• School fees
• Utilities
• Motor vehicles
• Housing
• Furniture and furnishings
• Interest free and concessionary interest loans
• Shares at lower than market values
• Any other benefit in kind.

By now we can see a trend emerging of the employer being responsible for ensuring that the correct taxes are accounted for via the payroll for benefits granted to an employee as a result of an employment relationship.

It is also evident that the countries have very similar expenses which they consider to be benefits and similar methods of dealing with the benefits. Included below is a table summarising these three countries in southern Africa.

Employers and payroll managers need to ensure payrolls are designed to correctly record and tax benefits in line with the local legislation to reduce the financial risk of penalties and interest as a result of non-compliance.

 

Country

Benefits processed

via payroll

Legislation covering benefits

How are benefits

reported at tax year end

South Africa

Yes

Seventh Schedule of Income Tax Act No.58

of 1972

IRP5 (with earnings)

Swaziland

Yes

Section 7 (f) of the Income Tax Order 1975;

Practice Note No. 157, Taxation of Benefits

in Kind and Certain Allowances Arising

from Employment Notice, 2007

PAYE 5

Botswana

Yes

Fifth Schedule of the Income Tax Act; Part

III Tax Tables and Guidance notes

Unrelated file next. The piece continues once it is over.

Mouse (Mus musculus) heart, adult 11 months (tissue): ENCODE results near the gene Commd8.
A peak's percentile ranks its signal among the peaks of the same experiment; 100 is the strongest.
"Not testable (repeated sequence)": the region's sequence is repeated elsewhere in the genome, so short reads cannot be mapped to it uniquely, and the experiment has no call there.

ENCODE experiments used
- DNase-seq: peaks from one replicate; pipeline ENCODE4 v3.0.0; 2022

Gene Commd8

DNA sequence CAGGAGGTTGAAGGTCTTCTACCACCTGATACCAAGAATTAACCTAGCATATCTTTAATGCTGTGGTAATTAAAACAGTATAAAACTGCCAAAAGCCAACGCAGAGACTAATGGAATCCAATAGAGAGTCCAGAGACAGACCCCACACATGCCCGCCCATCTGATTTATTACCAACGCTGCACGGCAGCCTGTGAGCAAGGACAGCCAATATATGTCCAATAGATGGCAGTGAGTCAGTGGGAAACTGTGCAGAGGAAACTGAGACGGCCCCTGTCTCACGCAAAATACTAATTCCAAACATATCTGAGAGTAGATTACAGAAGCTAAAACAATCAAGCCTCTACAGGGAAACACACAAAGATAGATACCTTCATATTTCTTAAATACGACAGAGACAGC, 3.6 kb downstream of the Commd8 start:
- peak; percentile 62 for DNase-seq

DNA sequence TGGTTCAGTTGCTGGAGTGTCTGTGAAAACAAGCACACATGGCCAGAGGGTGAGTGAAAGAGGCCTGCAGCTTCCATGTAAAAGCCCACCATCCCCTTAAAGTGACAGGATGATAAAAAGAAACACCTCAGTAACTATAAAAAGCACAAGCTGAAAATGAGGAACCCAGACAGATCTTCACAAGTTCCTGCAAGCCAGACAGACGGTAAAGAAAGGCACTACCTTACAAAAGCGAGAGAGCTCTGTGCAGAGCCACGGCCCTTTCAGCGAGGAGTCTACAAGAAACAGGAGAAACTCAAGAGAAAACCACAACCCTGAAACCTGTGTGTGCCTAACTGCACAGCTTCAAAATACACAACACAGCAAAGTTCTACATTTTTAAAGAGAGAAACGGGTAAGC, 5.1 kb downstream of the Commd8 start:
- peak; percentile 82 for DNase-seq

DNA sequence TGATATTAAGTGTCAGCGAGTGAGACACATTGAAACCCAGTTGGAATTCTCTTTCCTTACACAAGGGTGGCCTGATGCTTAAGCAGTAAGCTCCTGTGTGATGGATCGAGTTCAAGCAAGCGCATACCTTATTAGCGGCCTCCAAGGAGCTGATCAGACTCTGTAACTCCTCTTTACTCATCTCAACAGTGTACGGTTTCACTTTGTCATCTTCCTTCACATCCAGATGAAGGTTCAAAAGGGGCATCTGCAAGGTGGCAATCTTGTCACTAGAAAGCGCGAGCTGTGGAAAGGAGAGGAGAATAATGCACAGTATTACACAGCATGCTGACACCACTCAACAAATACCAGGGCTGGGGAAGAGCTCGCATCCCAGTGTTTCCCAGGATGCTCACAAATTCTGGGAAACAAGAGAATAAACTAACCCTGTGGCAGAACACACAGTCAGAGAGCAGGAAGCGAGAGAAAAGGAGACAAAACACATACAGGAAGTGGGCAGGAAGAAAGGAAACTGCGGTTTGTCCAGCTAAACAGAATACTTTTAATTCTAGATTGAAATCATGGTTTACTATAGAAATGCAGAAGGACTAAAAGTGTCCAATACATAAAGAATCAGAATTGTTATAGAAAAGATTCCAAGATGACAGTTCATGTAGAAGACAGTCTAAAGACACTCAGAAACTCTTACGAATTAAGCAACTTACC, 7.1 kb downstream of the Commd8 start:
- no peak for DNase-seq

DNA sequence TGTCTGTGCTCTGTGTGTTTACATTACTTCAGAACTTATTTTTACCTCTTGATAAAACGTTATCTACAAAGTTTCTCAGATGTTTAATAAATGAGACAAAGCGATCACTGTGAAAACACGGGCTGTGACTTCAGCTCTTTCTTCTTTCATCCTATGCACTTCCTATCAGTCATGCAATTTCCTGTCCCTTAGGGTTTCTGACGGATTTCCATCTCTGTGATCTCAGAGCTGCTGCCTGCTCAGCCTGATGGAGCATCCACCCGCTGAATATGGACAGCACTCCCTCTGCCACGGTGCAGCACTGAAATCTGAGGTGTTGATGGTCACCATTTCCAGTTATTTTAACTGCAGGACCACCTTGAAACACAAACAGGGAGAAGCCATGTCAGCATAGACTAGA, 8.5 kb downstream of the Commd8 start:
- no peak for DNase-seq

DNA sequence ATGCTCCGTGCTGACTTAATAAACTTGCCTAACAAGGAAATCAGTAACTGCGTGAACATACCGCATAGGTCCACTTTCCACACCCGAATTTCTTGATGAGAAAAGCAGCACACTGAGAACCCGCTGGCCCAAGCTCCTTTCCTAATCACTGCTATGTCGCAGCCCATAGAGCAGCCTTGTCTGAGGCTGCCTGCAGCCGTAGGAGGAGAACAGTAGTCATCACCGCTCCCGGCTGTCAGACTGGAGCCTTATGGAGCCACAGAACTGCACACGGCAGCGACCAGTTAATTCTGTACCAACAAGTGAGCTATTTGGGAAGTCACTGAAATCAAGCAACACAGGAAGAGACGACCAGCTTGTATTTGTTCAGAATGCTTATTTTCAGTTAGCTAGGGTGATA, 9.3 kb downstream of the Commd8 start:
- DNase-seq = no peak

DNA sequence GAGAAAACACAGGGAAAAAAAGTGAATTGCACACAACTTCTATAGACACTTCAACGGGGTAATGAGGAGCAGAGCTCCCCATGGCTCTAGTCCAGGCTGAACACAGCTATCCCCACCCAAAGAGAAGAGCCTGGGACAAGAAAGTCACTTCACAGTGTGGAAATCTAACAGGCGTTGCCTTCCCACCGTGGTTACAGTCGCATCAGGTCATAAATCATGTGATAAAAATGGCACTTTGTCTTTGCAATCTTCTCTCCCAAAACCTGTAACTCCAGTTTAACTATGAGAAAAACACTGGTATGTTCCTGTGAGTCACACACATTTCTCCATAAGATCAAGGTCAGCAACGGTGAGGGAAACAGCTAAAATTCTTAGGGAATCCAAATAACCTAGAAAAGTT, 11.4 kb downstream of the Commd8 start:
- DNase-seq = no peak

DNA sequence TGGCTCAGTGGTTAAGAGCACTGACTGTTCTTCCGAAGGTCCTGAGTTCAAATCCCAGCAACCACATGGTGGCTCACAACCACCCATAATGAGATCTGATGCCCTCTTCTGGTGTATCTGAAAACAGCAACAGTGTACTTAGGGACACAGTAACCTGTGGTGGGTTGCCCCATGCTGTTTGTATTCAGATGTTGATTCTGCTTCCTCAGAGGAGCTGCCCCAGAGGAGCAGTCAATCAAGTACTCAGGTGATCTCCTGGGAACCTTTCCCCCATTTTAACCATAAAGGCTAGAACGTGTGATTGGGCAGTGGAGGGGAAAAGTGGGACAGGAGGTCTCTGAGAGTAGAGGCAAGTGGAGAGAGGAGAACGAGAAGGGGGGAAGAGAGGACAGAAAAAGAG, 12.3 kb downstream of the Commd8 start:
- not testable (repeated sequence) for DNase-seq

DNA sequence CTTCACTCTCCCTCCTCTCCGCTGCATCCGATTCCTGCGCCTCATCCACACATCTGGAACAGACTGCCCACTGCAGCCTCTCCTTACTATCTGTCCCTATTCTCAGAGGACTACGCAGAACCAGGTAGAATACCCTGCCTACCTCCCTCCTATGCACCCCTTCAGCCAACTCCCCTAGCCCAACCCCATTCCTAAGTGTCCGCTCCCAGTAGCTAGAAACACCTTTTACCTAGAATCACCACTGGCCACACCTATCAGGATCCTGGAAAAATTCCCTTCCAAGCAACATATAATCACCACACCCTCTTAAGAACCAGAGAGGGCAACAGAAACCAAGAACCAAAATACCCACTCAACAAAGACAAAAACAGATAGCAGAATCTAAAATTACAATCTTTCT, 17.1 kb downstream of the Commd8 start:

ITW 8

 

 

By Sharon Tayfield
Praxima Africa Payroll Systems (Pty) Ltd

 

 

Should we payroll benefits or not payroll benefits? Tax benefits or not tax benefits? These remain two questions that are foremost in the minds of all payroll managers around the globe, including Southern Africa

With increased employee mobility it is important for payroll managers to have an understanding of the process in different regions.

There has been much discussion in the UK in the past two years regarding draft legislation on new benefit measures. So whilst the UK is looking at this legislation what are some of the countries in Southern Africa doing regarding benefits?

South Africa

A good starting point is at the very southern section of Africa. South Africa has been processing benefits through the payroll for some years. The local tax authorities and SARS South African Revenue Services (SARS) has continuously revised legislation and issued detailed Interpretation Notes and guidelines which detail how benefits are to be taxed and the rules relating to the limits and nature of tax-free benefits.

A taxable benefit is deemed to have been granted to an employee if the employee is granted one of the benefits listed in the Seventh Schedule of the Income Tax Act. These can be summarised into 12 categories: